Prairie designers: Cambarus diogenes as an ecosystem engineer in a coastal tall grass prairie
Emily Katherine Brady, Shania E Hurst, Ryan William Reihart
In a coastal tallgrass prairie, fatclaw crayfish (Cambarus diogenes) are an abundant, but little studied species. They burrow from the water table to the surface, carving chambers where groups of crayfish live, and assembling a soil “chimney” that they use to access the prairie. It is unknown how these crayfish that move vast amounts of soil may be affecting prairie ecosystem processes, or if soil nutrients affect where chimneys are found. Little is also known about the diet of the fat claw crayfish or their trophic placement in a prairie food web. We determined how nutrients affect the abundance of chimneys by counting the number of chimneys in a large fertilization experiment that manipulated (N&P, Ca, K, and Na). Conversely, we also determined if crayfish affect soil characteristics by measuring total soil moisture and bulk density, total nutrient concentrations, and nutrient availability from chimneys and soils at an increasing distance away from chimneys. Using our estimates of chimney abundances, we also determined how much soil crayfish move, and how they affected soil nutrient pools and availability. Additionally, we collected crayfish claws and used stable isotopes to determine the placement of this species in the prairie food web. The abundance of crayfish was affected by soil nutrients. Plots containing a combination of N&P and Ca tended to have a higher abundance. Conversely, crayfish chimneys also affected soil characteristics: the soils from chimneys were very high in available sulfur compared to soils away from chimneys. A total of 245.76 g/m 2 of clayey soil was likely brought up from anaerobic conditions where sulfur-reducing bacteria are present. Available potassium was lower at the base of the chimney, and got progressively higher the further you moved from the chimney. Because Cambarus diogenes significantly affected available soil nutrients, they likely play an important role in structuring plant communities and nutrient cycling in these rare prairies. As ecosystem engineers, their presence may be important in coastal prairie restoration and conservation. The cycling of nutrients cause by the crayfish building chimneys could manipulating what plants are able to grow in the ecosystem, and some plants need specific nutrients to be successful. Crayfish could be the key to helping preserve the fading prairie ecosystem.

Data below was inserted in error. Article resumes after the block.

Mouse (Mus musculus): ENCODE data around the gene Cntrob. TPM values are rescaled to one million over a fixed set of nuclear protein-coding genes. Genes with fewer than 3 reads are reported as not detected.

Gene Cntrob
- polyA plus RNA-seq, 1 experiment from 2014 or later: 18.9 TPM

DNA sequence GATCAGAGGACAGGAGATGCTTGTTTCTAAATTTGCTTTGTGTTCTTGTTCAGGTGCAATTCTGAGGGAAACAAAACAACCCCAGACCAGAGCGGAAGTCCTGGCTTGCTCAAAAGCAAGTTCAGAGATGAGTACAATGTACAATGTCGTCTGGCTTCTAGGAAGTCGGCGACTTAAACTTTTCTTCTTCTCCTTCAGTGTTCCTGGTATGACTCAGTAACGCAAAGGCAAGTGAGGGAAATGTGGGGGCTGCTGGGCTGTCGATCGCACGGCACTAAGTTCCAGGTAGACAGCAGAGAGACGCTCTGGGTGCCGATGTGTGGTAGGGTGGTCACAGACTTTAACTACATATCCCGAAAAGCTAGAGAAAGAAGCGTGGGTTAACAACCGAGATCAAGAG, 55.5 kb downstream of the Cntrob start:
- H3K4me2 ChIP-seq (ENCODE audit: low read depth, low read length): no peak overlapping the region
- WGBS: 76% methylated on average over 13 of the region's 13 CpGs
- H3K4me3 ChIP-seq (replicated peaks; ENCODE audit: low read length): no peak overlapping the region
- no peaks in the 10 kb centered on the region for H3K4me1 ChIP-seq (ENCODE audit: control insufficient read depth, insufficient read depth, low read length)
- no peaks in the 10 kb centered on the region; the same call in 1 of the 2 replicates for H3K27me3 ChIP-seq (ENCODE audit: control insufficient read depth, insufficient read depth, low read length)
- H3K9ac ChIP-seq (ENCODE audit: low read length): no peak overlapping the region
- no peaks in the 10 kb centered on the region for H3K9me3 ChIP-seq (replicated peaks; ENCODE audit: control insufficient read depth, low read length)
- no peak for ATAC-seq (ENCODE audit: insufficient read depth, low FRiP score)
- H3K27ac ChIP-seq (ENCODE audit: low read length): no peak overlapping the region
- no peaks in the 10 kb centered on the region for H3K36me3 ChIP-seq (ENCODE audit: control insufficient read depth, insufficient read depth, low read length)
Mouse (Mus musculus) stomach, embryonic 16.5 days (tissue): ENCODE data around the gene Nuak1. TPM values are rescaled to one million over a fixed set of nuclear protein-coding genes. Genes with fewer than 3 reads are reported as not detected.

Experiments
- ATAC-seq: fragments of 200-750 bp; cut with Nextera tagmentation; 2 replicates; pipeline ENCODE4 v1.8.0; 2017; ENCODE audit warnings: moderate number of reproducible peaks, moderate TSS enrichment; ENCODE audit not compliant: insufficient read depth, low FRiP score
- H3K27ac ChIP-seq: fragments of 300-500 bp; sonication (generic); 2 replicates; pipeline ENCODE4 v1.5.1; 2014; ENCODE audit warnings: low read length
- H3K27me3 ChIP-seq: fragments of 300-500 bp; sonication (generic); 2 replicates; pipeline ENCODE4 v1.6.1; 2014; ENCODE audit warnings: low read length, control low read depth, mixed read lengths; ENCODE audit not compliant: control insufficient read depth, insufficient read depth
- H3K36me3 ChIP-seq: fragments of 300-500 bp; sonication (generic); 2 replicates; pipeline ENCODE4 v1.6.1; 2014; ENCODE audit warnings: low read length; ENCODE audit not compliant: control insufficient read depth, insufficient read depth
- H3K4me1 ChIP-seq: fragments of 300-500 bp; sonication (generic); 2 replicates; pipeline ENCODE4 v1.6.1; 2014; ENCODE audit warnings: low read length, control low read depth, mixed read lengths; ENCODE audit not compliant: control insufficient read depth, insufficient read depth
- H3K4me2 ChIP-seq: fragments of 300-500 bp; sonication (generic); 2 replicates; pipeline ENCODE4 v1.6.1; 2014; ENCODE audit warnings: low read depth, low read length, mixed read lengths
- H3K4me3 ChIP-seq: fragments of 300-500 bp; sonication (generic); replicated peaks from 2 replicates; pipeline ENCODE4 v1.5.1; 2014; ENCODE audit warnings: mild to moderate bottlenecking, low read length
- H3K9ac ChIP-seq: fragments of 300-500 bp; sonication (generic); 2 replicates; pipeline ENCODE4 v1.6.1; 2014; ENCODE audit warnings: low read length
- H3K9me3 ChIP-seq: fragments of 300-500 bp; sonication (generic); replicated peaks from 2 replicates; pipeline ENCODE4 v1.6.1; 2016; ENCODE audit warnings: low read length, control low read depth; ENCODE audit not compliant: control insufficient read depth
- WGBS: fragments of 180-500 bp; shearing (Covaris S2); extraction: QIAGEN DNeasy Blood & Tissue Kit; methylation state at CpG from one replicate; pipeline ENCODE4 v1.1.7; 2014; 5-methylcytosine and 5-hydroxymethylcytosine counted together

Kathleen A. Kargl, Chelse M. Prather
Primary Advisor's Department
Stander Symposium project
"Prairie designers: Cambarus diogenes as an ecosystem engineer in a coastal tall grass prairie" (2018). Stander Symposium Projects. 1417.